After these merges,the final transcriptomes included 86,247 contigs for T. urartu (average 1,417 bp, Supplemental dataset 2) and 140,118 contigs for T. turgidum (average 1,299 bp, Supplemental dataset 3) (Table 1). The T. turgidum transcriptome included 96% of the 13,472 benchmark full-length cDNA sequences with a coverage >50% in single contigs and 80% with a coverage >90% (compared to 68% before blast2cap3). The T. urartu transcriptome showed similar parameters (94% with coverage >50% and 76% with coverage >90%, Table 1).These results suggest that our transcriptomes include a large proportion of all wheat genes. Final T. urartu and T. turgidum assemblies were filtered according to the guidelines of Transcriptome Shotgun Assembly (TSA) and deposited under TSA accessions GAKL00000000 and GAKM00000000, respectively.
After the assemblies were completed, the bioinformatics pipeline branched in two directions: one focused on the annotation of the contigs (Figure 2B) and the other aimed at separating sequences from the A and B genomes by phasing (Figure 2C). These post-assembly processes are described in detail below.
Open reading frame prediction and functional annotation of wheat transcriptomes
Open reading frame predictiona
Non-wheat sequencesb (eliminated) (n)
Wheat protein coding sequences
BLASTX, E-value cutoff 1e-3
Contigs with a Pfam domain (1e-3)
Contig sequences without BLASTX (1e-3) or Pfam (1e-3)
Predicted open reading frames
Predicted ORFs (non-redundant, >30 amino acids)
Missing 5' end
Missing 3' end
Missing 5' and 3' end
Putative pseudogenes (frameshift and/or premature stop codon)
Putative fused transcripts
Contigs with BLASTX on inconsistent strand
Contigs with >1 predicted ORFs (>30 amino acids, no repetitive elements, not a pseudogene)
Putative fused transcripts (excluding overlaps) (n)
Roughly 30% of the contigs (26,070for T.urartu and 42,999for T.turgidum) did not show significant similarity to any plant protein by BLASTX (E-value 1e-3),nor to any Pfam domain(E-value 1e-3) (Table 2). These contigs are likely to include:(1) wheat-specific genes and rapidly evolving gene families;(2) expressed pseudogenes that have accumulated too many mutations;(3) non-coding transcribed sequences;(4) pieces of 5' and 3' UTRs;and (5) general assembly artifacts. Although at this point it is hard to differentiate between these possibilities, it is interesting to note that many well-studied transcriptomes, such as mouse and human, contain a substantial number of long non-protein coding RNAs (lncRNAs) [43, 44]. LncRNAs have been shown to regulate a variety of cellular processes and several show increased expression in response to stress and pathogen attack in wheat . The human ENCODE project has demonstrated the value of documenting and storing these non-coding sequences.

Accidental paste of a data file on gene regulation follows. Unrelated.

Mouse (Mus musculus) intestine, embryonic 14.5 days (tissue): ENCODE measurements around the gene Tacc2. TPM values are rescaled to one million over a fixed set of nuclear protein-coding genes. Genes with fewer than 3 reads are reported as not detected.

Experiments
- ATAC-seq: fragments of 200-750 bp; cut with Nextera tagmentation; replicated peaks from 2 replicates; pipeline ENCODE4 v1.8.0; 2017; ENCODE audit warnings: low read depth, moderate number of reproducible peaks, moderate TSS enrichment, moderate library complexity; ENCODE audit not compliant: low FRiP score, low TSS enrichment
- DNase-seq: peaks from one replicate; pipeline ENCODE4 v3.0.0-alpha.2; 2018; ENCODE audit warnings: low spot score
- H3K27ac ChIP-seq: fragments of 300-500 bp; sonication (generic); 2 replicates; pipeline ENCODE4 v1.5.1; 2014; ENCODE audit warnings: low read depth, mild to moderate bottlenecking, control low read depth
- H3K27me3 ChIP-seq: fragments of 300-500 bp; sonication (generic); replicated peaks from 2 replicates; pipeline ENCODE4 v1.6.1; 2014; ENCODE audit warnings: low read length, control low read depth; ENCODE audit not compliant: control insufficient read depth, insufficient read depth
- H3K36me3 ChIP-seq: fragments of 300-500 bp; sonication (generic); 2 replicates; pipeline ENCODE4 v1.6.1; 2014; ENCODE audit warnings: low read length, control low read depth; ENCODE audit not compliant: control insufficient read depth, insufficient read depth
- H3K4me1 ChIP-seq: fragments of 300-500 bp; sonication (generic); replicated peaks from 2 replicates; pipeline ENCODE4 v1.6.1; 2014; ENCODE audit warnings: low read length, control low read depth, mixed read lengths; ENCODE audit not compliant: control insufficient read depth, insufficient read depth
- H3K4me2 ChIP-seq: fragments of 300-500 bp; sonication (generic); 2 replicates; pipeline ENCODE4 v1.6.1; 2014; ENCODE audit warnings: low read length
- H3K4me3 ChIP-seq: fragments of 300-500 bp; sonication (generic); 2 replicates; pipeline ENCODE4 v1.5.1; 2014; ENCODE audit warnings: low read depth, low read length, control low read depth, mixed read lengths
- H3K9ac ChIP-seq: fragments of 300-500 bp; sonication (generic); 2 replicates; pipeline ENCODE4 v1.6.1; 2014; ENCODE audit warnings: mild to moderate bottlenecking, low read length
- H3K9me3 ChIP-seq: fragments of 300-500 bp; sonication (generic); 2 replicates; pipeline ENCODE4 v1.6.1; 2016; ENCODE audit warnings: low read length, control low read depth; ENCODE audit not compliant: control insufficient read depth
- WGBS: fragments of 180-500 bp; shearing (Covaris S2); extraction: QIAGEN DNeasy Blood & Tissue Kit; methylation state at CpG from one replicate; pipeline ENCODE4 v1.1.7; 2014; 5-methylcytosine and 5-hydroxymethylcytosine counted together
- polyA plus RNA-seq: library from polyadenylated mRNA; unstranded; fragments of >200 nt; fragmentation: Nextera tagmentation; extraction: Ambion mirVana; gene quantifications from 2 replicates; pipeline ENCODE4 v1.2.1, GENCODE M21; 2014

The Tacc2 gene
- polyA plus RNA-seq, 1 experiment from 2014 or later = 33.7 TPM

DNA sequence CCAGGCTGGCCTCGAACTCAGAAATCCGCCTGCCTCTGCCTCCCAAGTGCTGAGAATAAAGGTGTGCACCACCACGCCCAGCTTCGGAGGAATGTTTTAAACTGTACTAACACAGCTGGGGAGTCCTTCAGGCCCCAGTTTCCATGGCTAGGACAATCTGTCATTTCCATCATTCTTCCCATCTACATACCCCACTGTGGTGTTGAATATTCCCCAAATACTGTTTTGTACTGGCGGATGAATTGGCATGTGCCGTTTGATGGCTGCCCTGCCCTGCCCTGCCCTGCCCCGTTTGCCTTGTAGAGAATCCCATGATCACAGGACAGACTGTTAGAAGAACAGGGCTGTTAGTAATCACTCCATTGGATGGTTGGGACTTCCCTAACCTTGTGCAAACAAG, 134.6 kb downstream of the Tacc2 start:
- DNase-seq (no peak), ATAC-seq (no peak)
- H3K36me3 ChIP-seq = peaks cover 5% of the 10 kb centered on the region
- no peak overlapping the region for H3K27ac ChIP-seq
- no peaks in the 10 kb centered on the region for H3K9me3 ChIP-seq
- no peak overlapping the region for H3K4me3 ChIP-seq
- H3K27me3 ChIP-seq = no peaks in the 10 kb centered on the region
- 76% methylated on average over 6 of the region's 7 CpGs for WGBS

It is interesting to note that our estimates of the proportion of pseudogenes present in T. urartu and T. turgidumtranscriptomes are lower than the 28%aestimate obtained from a T. aestivum transcriptome assembled from Roche 454 reads.This discrepancy is not likely to be caused by differences in pseudogene identification methods, since our findorf prediction pipeline estimated a very similar proportion of pseudogenes (27% of the ORFs) in the recently published transcriptome of T. aestivum variety Kukri assembled using a combination of Roche-454 and Illumina GAIIx paired-end reads.The higher proportion of pseudogenes observed in T. aestivum than in T. turgidum transcriptomes is unexpected given the short evolutionary time since the origin of T. aestivum from T. turgidum. It is possible that differences in sequencing technologies and/or assembly methods may have also contributed to these differences. For example, homopolymer sequencing errors in Roche 454 sequences generate frameshift mutations, which can result in an overestimation of the proportion of pseudogenes.